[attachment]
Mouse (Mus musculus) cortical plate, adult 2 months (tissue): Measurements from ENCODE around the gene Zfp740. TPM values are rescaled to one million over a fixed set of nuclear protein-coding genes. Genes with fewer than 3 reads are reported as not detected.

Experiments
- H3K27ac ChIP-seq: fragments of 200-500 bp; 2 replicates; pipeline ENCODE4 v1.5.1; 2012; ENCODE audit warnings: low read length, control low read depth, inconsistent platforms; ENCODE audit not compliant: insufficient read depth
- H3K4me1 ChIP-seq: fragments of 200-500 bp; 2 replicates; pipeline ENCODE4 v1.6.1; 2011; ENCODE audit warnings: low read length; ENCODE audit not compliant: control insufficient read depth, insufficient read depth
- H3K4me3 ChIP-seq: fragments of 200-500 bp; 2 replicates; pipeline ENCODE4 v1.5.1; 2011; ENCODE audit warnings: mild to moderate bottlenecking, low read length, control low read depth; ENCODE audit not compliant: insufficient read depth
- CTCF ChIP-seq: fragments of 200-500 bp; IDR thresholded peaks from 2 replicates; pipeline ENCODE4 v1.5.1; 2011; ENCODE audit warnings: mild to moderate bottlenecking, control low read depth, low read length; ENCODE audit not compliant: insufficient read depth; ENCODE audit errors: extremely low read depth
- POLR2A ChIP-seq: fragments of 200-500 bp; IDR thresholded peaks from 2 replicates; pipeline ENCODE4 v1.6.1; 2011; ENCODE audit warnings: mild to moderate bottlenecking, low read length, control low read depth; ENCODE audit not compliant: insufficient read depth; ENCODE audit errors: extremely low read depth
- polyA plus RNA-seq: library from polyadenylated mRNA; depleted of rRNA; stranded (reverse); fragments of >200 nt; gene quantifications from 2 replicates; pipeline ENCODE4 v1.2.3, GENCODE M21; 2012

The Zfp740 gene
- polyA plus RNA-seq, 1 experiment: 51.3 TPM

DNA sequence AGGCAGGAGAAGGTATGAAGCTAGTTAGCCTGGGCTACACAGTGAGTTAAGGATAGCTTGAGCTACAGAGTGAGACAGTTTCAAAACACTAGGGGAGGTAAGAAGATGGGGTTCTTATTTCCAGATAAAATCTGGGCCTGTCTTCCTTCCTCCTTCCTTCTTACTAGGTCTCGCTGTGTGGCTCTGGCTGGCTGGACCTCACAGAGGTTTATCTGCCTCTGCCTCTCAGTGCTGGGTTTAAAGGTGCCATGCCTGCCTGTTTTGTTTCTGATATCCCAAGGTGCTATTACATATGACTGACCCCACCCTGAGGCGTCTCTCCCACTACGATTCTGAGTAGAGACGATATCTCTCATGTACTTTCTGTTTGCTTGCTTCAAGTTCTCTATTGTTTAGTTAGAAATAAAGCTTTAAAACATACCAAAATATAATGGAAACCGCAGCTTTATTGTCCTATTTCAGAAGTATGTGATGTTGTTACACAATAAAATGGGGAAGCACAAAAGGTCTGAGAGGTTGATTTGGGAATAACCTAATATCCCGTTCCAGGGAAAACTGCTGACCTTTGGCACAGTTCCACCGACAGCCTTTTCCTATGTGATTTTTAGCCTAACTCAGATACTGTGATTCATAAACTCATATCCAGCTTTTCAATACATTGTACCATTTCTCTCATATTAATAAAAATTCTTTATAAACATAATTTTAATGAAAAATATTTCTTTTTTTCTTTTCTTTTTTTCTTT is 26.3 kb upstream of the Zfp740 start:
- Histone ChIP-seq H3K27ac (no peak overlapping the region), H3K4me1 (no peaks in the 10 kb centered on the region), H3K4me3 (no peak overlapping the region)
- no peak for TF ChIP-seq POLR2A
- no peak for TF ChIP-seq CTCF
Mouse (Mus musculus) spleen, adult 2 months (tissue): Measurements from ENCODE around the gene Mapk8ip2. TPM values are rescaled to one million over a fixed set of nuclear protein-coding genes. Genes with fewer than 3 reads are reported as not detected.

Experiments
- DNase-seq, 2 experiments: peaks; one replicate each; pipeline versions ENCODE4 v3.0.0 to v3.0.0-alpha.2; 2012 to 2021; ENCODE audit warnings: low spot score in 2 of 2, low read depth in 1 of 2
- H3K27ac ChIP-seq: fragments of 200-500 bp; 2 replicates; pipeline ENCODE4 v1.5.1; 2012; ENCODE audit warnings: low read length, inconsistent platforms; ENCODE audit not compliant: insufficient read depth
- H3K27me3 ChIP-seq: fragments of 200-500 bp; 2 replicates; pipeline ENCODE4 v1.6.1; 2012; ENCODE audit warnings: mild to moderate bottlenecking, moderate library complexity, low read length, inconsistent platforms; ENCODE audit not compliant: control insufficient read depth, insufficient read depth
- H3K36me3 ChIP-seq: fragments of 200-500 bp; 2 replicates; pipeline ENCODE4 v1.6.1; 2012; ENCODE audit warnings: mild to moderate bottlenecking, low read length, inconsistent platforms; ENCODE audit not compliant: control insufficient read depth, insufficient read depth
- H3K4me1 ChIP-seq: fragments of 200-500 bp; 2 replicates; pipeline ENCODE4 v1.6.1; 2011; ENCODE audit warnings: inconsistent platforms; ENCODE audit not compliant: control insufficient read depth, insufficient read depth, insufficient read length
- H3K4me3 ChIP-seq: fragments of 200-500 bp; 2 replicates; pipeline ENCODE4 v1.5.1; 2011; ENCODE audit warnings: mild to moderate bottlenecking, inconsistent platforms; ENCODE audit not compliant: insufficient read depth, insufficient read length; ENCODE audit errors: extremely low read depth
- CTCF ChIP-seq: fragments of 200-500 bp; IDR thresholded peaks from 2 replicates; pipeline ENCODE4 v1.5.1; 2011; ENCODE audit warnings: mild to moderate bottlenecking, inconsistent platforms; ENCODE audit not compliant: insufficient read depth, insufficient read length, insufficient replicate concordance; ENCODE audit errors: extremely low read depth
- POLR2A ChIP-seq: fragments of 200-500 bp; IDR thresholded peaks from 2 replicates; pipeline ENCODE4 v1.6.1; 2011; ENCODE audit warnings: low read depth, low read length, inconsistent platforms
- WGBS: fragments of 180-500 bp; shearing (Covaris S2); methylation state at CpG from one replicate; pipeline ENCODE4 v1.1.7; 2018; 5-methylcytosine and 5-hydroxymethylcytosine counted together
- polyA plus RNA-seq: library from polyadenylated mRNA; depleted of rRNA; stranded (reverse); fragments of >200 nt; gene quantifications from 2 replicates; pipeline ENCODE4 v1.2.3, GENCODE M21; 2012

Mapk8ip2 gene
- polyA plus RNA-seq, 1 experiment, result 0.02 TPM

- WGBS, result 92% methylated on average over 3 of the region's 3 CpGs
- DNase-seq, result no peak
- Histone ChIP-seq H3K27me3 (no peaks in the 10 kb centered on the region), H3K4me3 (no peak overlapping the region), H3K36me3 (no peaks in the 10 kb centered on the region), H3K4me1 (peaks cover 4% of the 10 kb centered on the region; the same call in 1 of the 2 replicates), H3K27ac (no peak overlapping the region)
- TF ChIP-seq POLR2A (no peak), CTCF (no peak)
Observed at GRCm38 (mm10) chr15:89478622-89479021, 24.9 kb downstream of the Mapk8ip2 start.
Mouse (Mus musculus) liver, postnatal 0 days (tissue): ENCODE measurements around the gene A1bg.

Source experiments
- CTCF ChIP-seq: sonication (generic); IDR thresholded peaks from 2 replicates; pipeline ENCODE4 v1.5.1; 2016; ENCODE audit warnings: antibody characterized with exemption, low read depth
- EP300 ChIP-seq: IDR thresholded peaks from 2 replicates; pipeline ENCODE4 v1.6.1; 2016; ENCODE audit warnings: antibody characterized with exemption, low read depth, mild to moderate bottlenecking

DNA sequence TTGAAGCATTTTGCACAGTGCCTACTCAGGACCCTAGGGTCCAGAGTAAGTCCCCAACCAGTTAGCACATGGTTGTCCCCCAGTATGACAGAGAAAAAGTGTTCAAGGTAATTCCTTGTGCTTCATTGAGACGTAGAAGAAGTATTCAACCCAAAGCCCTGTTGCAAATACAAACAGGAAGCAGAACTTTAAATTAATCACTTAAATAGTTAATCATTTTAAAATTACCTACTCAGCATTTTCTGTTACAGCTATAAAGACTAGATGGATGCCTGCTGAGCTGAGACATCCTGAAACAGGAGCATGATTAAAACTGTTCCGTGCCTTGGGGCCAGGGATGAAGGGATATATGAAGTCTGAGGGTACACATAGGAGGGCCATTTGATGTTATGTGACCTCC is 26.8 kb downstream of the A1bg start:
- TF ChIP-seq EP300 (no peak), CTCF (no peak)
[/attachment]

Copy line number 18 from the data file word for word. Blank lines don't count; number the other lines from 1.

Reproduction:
- H3K27ac ChIP-seq: fragments of 200-500 bp; 2 replicates; pipeline ENCODE4 v1.5.1; 2012; ENCODE audit warnings: low read length, inconsistent platforms; ENCODE audit not compliant: insufficient read depth